Perhaps existentialism does have something very important to offer us in the new century. If nothing else, it provides us with another philosophical viewpoint, something that's incredibly useful in the minds of many. The author, however, has a different view on what it has to offer us in the new century. He states, "I'm afraid we're losing the real virtues of living life passionately, sense of taking responsibility for who you are, the ability to make something of yourself and feeling good about life." This is obviously a statement used to imply that these things are missing from life without existentialism, and that existentialism provides them. However, these things existed long before existentialism, and continue to exist independent of it.

So far I'm only 2 sentences in, for those following along in the original, plagiarized text.

Let's look at the next 3 sentences: "Existentialism is often discussed as if it's a philosophy of despair. But I think the truth is just the opposite. Sartre once interviewed said he never really felt a day of despair in his life." I'd like to point out that this author disagreeing does not constitute a defense against it actually being a philosophy of despair, nor does an existentialist claiming to have never felt a day of despair in his life (if indeed he ever did claim that, he was lying). As my opponent has presented, existentialism is normally viewed as a philosophy of despair. Perhaps there is a reason for this?

The next lines are as follows: "But one thing that comes out from reading these guys is not a sense of anguish about life so much as a real kind of exuberance of feeling on top of it. It's like your life is yours to create." However, this is not an existentialist idea. Existentialists only feel 'on top of it' as often as they actually are, which is probably about as often as any non-existentialist. Also, there's nothing in existentialism that makes it seem like we have more power over our lives than would otherwise be expected. The author is bringing up points that are completely unrelated to existentialism in any way.

After some more rambling that is irrelevant to this debate, the author closes with: "It might be true that there are six billion people in the world and counting. Nevertheless, what you do makes a difference. It makes a difference, first of all, in material terms. Makes a difference to other people and it sets an example. In short, I think the message here is that we should never simply write ourselves off and see ourselves as the victim of various forces. It's always our decision who we are."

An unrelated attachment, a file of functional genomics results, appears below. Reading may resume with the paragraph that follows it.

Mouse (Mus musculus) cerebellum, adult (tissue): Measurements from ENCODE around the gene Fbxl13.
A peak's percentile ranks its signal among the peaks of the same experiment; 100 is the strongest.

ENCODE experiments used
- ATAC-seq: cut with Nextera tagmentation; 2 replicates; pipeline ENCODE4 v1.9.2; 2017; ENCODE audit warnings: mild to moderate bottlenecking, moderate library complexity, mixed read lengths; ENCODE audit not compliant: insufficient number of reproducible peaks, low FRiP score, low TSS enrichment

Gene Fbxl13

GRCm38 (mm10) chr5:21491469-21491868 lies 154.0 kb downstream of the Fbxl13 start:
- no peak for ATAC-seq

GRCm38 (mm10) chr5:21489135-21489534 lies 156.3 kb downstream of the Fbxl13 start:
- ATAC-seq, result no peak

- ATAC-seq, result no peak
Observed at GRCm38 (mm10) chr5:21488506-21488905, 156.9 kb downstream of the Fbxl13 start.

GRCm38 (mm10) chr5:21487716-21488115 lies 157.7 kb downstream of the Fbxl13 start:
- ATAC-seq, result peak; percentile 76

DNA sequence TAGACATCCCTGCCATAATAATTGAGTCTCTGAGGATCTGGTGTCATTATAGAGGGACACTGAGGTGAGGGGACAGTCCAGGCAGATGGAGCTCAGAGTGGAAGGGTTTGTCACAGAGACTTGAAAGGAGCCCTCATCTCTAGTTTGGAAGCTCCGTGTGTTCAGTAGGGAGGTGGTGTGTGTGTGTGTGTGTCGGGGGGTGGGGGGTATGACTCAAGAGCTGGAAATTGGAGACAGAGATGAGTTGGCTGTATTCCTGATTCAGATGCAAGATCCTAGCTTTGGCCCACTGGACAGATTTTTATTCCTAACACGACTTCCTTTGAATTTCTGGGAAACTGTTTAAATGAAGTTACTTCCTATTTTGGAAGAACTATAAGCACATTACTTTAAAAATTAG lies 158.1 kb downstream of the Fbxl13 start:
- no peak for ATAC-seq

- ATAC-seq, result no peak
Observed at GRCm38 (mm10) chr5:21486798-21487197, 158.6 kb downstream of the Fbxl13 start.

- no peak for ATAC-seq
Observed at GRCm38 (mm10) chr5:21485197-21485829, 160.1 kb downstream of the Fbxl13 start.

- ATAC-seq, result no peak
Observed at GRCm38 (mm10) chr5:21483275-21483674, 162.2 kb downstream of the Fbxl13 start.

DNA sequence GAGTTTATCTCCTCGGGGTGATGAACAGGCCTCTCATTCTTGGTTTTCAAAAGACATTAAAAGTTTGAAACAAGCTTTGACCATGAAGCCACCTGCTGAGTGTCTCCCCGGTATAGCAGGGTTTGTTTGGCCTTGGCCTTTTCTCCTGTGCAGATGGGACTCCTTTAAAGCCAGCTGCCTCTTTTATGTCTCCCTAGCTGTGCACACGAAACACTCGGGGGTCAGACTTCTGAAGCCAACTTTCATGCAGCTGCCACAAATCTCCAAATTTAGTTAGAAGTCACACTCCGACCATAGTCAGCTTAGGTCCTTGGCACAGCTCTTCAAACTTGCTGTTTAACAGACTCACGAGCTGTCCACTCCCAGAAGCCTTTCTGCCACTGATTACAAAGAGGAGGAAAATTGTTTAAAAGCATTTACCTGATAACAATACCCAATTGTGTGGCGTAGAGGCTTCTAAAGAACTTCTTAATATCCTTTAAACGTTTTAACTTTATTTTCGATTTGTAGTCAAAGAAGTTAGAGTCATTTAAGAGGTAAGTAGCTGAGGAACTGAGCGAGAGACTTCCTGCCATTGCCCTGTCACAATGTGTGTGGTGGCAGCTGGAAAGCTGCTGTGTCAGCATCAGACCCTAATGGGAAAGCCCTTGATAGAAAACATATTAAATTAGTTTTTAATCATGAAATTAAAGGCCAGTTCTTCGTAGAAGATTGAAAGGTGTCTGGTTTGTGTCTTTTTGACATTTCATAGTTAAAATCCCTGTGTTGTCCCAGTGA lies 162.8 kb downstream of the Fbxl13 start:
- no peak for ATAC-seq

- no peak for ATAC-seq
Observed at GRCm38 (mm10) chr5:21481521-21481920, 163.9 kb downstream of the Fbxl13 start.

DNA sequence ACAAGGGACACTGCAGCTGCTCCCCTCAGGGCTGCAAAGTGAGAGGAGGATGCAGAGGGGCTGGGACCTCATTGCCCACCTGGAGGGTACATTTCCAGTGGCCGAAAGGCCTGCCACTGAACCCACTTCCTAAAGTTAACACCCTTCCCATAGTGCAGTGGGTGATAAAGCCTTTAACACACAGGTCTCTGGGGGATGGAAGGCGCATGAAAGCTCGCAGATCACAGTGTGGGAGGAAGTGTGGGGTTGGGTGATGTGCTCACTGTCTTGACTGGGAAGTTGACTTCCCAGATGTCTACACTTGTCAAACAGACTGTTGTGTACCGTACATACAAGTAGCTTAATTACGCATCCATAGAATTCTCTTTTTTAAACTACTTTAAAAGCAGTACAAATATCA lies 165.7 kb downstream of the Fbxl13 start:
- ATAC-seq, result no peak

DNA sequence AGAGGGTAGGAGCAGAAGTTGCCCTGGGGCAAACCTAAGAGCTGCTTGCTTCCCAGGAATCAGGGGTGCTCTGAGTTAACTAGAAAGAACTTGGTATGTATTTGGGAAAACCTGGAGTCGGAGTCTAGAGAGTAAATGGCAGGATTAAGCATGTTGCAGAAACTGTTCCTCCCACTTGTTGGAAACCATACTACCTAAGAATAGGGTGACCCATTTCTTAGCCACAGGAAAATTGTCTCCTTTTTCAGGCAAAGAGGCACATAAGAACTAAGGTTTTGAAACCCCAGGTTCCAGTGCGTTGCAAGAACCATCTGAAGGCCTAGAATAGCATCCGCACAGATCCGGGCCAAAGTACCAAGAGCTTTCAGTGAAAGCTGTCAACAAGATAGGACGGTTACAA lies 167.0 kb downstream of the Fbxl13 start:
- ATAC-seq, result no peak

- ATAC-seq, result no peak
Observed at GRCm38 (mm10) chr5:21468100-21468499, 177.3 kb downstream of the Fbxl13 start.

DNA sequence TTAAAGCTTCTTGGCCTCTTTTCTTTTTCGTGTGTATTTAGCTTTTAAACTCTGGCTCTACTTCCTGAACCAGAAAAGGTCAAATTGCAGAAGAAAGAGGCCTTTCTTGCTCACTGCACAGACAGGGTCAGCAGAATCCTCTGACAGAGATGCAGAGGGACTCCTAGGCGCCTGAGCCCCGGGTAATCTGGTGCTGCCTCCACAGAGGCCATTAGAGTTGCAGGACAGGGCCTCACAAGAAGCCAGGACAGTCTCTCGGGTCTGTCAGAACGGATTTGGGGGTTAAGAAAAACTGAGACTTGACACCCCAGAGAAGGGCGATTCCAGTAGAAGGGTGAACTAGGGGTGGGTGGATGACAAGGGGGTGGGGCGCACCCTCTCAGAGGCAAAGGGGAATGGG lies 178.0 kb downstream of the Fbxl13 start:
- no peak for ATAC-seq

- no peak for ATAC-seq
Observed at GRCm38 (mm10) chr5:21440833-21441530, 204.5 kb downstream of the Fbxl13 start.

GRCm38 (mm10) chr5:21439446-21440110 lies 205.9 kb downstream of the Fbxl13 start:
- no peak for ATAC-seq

However, this is hardly has anything to do with existentialism. Everyone, existentialist or not, knows that their decisions can affect others. No one, at least no one I know of, claims that we are solely the victim of outside forces, with no control over what happens. Also, no matter how you look at it, we ARE affected to a great extent by outside forces. Remember that part earlier about how you can affect others? Others can affect you as well. Yes, we do have a say in how our lives go. But we aren't the sole deciders of it. We can't live whatever life we choose, else we would be omnipotent. I'm not sure what point the author was trying to make here, and I'm not sure what my opponent thought was so striking about it. The only agreeable things the original author said are not exclusive to existentialism, nor are they defining traits thereof. I await some rebuttal and explanation from my opponent.
Debate Round No. 2
dairygirl4u2c

Pro

dairygirl4u2c forfeited this round.
beem0r

Con

My opponent has forfeited. Therefore, whether you agree with my points or not, they have not been contended and therefore carry on to this round. Since my opponent has failed to answer my points, there is not so much of a decision left for you, the voters, to make.
Debate Round No. 3
4 comments have been posted on this debate. Showing 1 through 4 records.
Posted by Yraelz 8 years ago
Yraelz
Sartre dude.......! Jean-Paul Sartre! Everyone knows who he is. Thats like not knowing Descartes or Nietzsche or Plato! But I suppose I'm voting for you on lack of refutation. Can't really vote for someone who didn't debate.
Posted by beem0r 8 years ago
beem0r
Quite the compliment, Klep, thanks for that.

Also, I often look at my debates from the perspective of a voter. A voter should not have to do independent research to understand what you're talking about. In this context, it would really be proper to explain who Sartre is, otherwise sentences like "Sartre once interviewed said he never really felt a day of despair in his life" don't make any sense to the voters, and they can't be seen for the point they're supposed to be. Luckily, now the information is inside the debate, so all the voters will now understand, though not as soon in the debate as they should.

Anyway, I guess I'll respond to the plagiarized material and argue the resolution proper next round. Sigh.
Posted by Kleptin 8 years ago
Kleptin
@Dairy

That's not a good tactic. Beem0r is the contender, meaning he gets the last word. He dispelled the validity of your initial argument as plagiarized material, meaning you did not offer anything of substance.

Moreover, you wasted your round 2 attacking his credentials. While I admit a person who doesn't know who Sartre is shouldn't be arguing about existentialism x.x (bad beem0r) 3 minutes with wikipedia is really all he needs.

That being the case, this debate has been whittled down to a debate where beem0r gets to comment twice but you only get to comment once. And beem0r usually only needs to comment once to win a debate.
Posted by Kleptin 8 years ago
Kleptin
I actually caught the other one she made. Same thing. Except there was no little clue. I just had my suspicions...
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Vote Placed by dairygirl4u2c 8 years ago